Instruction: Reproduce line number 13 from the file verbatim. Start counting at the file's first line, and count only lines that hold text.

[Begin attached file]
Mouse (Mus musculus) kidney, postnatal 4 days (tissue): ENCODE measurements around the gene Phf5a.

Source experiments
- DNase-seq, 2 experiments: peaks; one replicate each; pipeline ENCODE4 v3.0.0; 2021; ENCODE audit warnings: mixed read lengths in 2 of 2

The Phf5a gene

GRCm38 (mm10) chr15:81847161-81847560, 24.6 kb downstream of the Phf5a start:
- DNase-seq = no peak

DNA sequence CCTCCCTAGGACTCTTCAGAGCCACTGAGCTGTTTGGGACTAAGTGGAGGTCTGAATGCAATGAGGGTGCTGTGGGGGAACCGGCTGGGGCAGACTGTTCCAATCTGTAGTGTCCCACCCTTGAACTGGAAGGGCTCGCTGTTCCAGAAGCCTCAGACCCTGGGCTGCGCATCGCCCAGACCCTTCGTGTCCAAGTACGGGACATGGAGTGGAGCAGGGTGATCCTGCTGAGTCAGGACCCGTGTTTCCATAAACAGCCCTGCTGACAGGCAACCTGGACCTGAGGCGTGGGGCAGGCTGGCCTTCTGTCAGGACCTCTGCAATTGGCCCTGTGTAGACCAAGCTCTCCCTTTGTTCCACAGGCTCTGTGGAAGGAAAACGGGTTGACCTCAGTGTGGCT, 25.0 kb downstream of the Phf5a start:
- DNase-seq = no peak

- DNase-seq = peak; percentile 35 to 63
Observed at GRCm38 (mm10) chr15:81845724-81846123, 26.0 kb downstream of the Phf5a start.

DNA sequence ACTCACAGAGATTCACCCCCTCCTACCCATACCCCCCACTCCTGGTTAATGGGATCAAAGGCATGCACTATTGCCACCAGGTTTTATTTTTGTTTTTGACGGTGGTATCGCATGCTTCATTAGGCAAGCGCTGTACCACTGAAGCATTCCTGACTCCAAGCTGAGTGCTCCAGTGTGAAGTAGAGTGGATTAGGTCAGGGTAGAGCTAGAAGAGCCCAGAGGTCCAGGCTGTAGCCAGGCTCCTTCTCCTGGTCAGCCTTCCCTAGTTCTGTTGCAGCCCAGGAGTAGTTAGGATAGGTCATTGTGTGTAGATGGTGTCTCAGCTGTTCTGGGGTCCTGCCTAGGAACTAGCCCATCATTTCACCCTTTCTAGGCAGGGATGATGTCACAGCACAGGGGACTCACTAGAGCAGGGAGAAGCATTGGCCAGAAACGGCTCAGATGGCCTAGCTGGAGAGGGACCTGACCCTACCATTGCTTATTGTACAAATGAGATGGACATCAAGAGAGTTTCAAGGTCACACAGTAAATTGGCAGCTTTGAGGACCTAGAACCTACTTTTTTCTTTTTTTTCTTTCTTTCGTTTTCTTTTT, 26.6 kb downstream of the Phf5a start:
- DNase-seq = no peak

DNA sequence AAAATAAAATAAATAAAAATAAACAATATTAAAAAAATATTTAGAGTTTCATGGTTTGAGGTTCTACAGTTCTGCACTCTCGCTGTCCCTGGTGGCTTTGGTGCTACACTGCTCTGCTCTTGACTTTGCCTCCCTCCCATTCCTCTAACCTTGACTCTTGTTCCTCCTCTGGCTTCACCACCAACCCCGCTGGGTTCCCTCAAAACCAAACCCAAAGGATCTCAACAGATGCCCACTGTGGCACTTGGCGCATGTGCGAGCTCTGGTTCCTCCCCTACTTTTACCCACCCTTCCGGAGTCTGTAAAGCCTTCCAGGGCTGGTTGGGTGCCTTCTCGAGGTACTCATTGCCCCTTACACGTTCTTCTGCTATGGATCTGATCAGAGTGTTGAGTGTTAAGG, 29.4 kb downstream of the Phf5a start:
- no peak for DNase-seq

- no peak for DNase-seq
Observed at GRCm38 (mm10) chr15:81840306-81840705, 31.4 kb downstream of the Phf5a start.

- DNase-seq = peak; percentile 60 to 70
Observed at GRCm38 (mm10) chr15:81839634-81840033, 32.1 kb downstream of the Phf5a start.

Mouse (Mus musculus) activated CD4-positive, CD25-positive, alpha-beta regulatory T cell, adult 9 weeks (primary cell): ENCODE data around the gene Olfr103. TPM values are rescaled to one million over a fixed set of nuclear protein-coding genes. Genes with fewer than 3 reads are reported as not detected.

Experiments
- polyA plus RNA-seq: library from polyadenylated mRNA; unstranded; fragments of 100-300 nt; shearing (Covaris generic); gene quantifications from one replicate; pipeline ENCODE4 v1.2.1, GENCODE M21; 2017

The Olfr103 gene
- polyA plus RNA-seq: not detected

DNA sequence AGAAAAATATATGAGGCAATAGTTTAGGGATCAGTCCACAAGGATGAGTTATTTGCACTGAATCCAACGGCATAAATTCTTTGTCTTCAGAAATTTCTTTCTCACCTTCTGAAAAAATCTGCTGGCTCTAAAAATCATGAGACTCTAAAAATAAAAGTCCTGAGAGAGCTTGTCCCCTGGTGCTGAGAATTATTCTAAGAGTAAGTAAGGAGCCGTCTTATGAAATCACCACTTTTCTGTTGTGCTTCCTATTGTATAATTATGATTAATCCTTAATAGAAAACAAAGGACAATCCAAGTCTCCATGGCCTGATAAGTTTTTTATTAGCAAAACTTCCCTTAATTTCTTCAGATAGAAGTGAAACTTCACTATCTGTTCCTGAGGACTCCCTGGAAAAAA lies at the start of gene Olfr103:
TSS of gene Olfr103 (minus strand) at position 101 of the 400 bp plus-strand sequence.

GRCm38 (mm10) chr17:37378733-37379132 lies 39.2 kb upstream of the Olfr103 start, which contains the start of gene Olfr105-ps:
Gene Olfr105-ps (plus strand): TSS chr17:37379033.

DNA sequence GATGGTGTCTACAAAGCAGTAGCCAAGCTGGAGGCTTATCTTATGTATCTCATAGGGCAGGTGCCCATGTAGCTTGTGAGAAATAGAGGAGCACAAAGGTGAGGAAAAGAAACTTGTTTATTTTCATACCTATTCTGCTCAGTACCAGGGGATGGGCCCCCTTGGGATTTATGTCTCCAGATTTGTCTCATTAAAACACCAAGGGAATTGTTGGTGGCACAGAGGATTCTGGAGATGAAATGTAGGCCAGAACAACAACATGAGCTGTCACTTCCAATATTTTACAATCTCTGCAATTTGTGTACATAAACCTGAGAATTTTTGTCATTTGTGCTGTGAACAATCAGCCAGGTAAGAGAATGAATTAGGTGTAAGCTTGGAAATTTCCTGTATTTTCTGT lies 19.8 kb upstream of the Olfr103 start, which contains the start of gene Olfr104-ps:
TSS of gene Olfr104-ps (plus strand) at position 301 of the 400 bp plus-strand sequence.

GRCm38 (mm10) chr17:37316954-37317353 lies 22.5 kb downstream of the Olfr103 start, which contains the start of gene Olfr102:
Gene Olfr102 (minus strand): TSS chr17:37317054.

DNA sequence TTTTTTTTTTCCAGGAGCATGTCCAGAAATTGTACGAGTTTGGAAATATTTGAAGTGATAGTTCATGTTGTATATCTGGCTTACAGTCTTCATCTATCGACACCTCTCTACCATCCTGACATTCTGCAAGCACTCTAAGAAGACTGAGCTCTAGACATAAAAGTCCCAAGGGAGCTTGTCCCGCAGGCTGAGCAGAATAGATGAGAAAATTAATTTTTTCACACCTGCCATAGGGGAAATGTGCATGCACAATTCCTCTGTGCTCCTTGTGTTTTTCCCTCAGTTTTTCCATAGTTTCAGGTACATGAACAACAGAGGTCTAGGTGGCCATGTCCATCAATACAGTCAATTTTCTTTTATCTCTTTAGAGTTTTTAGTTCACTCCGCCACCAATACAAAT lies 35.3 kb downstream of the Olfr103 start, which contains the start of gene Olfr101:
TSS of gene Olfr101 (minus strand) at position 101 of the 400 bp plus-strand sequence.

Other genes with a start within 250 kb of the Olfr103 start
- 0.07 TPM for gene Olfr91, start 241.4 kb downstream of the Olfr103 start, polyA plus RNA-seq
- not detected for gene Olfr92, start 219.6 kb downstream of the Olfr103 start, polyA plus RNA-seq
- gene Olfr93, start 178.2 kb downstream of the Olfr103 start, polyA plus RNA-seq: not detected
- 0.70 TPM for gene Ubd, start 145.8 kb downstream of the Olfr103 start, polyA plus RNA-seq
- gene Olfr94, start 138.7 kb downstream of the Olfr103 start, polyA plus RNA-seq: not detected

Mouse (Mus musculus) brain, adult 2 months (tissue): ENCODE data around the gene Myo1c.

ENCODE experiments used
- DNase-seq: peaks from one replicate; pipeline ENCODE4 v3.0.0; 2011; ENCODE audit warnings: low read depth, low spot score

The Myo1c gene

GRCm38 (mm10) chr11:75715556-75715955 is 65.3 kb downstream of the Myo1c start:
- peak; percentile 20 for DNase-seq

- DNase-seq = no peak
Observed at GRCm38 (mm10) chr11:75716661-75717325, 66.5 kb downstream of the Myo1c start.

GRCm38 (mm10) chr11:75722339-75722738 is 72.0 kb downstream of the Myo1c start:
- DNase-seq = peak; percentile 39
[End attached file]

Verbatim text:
DNA sequence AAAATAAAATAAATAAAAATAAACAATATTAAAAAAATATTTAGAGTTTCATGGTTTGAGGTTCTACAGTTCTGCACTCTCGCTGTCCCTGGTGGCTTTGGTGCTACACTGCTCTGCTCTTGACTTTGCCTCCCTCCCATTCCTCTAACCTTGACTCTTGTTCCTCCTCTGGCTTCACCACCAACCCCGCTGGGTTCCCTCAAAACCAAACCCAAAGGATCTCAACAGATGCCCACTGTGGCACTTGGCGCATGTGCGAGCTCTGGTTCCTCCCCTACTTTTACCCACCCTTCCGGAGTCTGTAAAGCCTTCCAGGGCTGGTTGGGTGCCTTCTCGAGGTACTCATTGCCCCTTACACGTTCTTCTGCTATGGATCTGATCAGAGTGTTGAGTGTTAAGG, 29.4 kb downstream of the Phf5a start: